There was Australian joy in both the men and women's marathon today (Sunday 27 July) in Glasgow at the Commonwealth Games. Mike Shelley went one better than his Delhi silver medal in 2010 storming to a decisive victory in a PB of 2:11:15 while compatriot Jess Trengove finished third in the women's race behind the Kenyan one-two of Flomena Cheyech Daniel and Caroline Kilel.
Shelley produced a beautifully executed performance in a relatively slowly run championship race. It was a race however of excitement and drama and the big Glasgow crowds thrilled to see a 10 man pack contest most of the second-half of the race. And when it seemed that the East Africans - the Kenyan, Uganda and Tanzania teams were all prominent - were set to dominate, Shelley battled hard to stay in touch.
Just passed 35k, Kenya's Stephen Chemlany made a break from the the leading group which consisted of Shelley and the Ugandan pair of Abraham Kiplimo and Munyo Mutai. Only Shelley could stay in touch and when he came level with Chemlany an upset was on the cards. Shelley then turned the screw and Chemlany failed to respond. In the closing stages the 30-year-old Australian drew away to score a stunning success.
Earlier big crowds along the course had enjoyed England's Steve Way taking an early lead, gasped at the drama of fancied Ugandan Kiplimo messing a drinks stop and falling over, and the black and red vests of Kenya and the yellow and red of Uganda come to the fore on the second lap.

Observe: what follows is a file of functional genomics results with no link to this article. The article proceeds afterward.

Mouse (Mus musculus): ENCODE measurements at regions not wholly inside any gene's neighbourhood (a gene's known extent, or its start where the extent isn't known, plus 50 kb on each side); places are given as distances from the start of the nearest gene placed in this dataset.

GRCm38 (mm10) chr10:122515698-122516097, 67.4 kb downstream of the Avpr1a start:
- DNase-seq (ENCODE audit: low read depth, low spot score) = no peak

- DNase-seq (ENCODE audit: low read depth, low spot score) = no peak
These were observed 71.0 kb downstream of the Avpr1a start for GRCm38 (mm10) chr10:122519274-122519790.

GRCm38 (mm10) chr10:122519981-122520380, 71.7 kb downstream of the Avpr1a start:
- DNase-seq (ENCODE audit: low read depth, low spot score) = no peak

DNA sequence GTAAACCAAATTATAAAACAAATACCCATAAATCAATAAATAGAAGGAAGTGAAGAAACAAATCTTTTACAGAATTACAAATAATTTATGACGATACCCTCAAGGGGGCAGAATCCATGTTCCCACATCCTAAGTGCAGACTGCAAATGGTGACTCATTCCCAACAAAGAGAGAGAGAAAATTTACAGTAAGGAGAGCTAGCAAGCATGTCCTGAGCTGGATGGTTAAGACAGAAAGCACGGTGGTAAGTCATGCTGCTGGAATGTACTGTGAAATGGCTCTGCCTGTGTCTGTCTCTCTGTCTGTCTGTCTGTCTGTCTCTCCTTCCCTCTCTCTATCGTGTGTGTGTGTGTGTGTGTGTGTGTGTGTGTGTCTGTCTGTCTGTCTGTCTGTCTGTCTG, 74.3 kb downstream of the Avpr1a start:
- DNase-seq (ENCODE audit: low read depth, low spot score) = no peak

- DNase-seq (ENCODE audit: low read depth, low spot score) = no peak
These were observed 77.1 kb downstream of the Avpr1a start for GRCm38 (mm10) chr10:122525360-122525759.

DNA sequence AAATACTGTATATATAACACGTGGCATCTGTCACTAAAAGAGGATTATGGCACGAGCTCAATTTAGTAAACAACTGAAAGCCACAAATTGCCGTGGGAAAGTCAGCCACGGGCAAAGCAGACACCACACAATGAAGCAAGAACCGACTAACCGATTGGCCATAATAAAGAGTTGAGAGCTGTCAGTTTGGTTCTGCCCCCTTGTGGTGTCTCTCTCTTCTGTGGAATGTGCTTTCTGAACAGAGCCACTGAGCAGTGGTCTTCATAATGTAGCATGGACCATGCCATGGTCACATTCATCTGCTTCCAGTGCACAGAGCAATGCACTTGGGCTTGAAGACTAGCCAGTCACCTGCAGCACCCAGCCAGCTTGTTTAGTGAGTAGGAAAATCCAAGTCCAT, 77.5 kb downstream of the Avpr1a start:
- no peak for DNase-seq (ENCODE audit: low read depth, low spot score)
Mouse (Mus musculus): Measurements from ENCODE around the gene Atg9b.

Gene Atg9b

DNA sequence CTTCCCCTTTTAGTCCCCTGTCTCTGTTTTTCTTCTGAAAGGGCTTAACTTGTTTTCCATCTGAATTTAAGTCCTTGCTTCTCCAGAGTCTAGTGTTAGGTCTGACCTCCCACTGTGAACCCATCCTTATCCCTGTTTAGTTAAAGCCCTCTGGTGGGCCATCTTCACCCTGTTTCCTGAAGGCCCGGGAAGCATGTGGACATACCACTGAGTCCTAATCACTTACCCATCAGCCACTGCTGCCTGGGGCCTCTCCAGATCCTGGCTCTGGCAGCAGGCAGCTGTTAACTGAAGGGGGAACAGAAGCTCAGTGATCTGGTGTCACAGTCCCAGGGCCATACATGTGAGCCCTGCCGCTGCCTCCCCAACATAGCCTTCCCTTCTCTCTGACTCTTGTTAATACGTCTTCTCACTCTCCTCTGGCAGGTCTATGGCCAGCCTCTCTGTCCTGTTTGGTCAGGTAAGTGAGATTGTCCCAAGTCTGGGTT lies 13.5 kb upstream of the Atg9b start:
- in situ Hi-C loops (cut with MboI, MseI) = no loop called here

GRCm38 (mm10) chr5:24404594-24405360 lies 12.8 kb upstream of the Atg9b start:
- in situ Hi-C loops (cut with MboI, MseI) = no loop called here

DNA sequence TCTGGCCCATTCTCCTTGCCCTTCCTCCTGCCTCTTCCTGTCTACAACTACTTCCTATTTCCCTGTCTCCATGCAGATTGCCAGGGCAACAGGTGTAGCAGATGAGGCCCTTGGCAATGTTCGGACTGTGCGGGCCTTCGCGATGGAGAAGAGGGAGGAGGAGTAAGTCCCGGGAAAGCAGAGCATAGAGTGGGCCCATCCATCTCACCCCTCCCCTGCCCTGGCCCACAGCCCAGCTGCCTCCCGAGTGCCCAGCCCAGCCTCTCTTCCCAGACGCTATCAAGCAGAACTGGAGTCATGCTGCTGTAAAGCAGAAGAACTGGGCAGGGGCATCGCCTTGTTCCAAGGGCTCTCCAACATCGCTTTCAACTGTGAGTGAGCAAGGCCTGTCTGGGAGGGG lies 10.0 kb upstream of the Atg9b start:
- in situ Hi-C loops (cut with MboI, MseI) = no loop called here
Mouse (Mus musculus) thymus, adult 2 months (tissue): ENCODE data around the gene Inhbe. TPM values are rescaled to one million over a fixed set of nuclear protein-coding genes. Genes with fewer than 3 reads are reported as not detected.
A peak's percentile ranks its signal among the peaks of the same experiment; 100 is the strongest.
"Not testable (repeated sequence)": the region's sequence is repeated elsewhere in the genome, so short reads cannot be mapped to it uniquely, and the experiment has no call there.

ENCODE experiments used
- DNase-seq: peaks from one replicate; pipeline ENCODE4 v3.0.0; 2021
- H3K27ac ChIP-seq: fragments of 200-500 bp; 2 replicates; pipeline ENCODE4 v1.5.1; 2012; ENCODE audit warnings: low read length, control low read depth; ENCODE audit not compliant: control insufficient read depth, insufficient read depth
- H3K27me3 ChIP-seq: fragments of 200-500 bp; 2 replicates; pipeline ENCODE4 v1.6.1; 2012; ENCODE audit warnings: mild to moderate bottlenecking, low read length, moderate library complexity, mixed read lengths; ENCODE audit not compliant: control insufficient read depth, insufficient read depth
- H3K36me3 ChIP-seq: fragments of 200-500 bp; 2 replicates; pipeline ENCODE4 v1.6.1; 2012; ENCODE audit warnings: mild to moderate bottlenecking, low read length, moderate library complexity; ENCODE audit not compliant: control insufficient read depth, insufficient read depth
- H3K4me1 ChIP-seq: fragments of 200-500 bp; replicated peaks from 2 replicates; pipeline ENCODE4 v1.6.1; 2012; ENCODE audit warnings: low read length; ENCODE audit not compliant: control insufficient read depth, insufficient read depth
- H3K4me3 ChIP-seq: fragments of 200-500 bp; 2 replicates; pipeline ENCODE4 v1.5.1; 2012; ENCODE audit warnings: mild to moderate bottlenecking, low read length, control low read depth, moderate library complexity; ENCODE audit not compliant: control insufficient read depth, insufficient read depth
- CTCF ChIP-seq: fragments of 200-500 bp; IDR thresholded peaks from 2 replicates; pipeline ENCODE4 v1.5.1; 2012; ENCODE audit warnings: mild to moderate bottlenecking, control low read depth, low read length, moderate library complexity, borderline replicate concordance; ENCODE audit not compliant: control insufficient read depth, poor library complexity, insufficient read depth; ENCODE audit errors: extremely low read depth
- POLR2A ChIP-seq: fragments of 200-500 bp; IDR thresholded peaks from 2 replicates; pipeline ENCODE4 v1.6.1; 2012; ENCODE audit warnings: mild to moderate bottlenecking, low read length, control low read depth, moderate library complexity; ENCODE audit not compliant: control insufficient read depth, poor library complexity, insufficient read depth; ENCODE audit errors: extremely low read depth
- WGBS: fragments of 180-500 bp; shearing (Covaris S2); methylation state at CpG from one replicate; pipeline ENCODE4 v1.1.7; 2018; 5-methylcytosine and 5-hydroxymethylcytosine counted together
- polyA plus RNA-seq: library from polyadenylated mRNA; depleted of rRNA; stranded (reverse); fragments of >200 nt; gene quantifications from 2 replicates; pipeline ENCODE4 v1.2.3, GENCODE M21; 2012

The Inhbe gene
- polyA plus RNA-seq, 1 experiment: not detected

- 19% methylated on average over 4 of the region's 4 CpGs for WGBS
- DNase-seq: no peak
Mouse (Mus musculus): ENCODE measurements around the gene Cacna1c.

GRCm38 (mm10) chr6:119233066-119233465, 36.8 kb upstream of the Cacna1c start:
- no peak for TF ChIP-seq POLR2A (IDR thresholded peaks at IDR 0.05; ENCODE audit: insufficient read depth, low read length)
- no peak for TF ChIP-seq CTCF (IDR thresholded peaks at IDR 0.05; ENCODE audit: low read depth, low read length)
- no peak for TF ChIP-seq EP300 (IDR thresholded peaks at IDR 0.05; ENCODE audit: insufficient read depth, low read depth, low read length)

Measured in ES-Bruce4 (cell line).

But on a wet, sometimes, gloomy Glasgow morning it was the winning smile of the clearly ecstatic Shelley that brightened the 2014 Commonwealth Games marathon showpiece.
It was a more regular script in the women's race which was dominated by the Kenyan pairing of Flomena Cheyech Daniel and Caroline Kilel. On the second lap they cruised through Pollok Park as if they were enjoying a Sunday morning long run. However it was Daniel who prevailed, upping the tempo over the final two kilometres to finish in 2:26:45, 25 seconds ahead of Kilan.
There was another well-judged race from an Australian as Jess Tengove made up lots of ground over the last few miles to overhaul the long-time third-placed Namibian runner
Scotland's Derek Hawkins (2:14:15) was fastest Briton in the men's race in 9th place with Susan Partridge (2:32:18) first UK woman in 6th.